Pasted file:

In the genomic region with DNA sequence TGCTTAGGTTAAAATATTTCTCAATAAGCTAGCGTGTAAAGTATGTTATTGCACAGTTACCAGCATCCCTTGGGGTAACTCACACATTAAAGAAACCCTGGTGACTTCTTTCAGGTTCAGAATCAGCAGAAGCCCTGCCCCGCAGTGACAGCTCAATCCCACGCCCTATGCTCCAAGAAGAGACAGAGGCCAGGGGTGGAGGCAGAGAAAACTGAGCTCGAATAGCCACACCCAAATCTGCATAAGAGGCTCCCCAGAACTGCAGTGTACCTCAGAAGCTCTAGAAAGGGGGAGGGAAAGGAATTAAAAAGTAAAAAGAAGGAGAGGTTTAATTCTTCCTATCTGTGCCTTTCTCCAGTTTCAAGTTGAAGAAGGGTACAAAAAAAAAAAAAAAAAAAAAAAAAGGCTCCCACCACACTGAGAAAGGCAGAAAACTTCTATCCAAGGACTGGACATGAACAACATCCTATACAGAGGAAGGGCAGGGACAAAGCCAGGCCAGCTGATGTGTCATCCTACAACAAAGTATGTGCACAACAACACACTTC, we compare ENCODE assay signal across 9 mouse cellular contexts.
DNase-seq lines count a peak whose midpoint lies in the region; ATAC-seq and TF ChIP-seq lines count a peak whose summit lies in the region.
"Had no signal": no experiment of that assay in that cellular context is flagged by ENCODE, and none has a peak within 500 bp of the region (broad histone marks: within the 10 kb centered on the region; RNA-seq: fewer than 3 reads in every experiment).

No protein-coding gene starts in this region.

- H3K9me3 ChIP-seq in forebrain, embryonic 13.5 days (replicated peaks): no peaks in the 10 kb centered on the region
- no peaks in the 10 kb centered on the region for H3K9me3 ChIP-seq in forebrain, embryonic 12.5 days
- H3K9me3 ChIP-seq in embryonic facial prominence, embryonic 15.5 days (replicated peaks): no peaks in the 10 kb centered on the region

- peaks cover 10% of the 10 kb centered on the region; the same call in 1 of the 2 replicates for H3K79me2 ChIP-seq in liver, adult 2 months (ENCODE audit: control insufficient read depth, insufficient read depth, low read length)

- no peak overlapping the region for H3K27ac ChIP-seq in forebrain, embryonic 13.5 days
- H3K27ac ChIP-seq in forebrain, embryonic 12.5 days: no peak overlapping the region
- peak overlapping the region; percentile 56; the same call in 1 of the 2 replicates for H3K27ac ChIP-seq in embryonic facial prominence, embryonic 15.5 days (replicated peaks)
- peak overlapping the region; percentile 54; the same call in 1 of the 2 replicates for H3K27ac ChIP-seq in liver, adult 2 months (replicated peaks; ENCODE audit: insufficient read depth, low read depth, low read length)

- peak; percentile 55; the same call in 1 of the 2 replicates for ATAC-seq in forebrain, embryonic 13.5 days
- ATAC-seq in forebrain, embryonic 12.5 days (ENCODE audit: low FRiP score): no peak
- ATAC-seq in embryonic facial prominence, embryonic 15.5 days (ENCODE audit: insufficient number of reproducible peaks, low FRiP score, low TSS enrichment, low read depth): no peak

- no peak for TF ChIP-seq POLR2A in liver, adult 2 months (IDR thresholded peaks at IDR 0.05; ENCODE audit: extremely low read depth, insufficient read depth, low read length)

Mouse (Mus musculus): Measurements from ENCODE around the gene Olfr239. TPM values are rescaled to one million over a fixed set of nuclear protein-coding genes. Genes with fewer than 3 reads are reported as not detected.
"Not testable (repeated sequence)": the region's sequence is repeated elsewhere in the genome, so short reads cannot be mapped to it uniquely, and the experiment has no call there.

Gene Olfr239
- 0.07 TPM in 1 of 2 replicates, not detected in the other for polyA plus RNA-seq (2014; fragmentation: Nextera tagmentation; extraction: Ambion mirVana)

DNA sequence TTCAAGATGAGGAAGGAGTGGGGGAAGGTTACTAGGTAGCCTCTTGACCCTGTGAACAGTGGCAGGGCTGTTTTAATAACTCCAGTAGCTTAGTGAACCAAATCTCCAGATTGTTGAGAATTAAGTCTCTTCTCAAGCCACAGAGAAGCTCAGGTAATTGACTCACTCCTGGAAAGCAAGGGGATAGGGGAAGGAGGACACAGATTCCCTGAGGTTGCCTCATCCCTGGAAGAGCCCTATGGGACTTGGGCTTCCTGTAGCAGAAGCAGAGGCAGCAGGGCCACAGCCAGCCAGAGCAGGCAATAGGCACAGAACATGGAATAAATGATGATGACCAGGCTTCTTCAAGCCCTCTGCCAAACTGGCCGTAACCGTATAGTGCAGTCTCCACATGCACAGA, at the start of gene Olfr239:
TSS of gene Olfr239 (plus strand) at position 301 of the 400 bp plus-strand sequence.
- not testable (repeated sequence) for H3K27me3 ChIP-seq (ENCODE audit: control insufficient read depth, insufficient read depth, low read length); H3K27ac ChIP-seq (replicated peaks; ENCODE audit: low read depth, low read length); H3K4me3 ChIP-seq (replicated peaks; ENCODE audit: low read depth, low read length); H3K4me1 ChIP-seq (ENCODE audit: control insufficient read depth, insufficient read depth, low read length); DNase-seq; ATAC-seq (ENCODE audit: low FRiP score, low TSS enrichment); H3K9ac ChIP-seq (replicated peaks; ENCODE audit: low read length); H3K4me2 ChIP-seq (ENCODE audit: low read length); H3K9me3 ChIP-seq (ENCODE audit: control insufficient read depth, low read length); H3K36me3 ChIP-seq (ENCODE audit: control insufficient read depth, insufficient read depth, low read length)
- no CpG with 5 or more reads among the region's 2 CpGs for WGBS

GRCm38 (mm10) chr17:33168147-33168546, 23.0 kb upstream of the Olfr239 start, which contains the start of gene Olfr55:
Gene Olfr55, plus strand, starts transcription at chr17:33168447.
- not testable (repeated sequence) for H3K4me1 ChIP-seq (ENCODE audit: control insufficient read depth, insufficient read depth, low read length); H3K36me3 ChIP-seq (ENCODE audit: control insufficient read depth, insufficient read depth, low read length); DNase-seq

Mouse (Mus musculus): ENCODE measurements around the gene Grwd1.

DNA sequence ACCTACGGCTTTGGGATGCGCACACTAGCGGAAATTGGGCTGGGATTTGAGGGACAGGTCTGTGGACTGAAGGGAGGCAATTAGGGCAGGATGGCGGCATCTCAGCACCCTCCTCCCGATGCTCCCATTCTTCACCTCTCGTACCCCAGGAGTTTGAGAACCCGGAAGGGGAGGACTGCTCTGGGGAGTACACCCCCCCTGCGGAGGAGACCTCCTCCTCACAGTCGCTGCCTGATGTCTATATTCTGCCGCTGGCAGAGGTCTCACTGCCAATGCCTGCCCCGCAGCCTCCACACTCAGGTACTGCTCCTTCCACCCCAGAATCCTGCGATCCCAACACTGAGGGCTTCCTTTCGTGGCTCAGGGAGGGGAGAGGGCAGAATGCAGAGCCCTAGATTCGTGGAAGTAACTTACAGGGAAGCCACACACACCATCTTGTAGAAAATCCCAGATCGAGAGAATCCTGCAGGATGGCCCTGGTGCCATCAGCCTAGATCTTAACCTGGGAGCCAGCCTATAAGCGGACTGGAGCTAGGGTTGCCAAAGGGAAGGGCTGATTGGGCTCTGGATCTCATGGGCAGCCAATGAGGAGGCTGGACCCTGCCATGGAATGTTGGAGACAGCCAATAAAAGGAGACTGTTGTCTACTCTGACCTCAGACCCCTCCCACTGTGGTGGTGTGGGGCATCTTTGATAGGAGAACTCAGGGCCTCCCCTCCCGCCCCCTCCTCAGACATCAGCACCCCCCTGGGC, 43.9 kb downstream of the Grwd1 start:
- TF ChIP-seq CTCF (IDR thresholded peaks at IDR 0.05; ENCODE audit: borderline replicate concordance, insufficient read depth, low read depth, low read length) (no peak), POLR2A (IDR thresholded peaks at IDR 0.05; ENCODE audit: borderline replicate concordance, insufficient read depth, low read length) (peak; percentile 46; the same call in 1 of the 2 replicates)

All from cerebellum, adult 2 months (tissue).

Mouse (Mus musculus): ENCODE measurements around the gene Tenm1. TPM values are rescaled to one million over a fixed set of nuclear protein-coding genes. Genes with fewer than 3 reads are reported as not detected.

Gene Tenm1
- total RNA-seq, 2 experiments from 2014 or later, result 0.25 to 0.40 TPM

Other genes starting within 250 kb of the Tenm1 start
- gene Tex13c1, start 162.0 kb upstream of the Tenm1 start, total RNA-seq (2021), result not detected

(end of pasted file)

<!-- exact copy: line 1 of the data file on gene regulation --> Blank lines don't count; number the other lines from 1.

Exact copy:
In the genomic region with DNA sequence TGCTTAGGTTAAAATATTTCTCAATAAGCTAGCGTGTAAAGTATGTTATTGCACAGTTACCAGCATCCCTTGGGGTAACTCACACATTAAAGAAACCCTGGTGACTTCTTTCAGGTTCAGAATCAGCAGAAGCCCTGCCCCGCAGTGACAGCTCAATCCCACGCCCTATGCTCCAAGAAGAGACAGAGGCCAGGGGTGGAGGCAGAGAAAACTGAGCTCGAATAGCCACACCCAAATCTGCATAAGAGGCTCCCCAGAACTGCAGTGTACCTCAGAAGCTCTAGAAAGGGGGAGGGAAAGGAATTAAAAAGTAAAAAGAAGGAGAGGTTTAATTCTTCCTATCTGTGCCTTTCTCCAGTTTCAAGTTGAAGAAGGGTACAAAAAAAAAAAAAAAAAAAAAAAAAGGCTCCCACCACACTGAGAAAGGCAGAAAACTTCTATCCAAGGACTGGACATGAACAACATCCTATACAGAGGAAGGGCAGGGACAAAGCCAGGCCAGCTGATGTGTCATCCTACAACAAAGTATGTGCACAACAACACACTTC, we compare ENCODE assay signal across 9 mouse cellular contexts.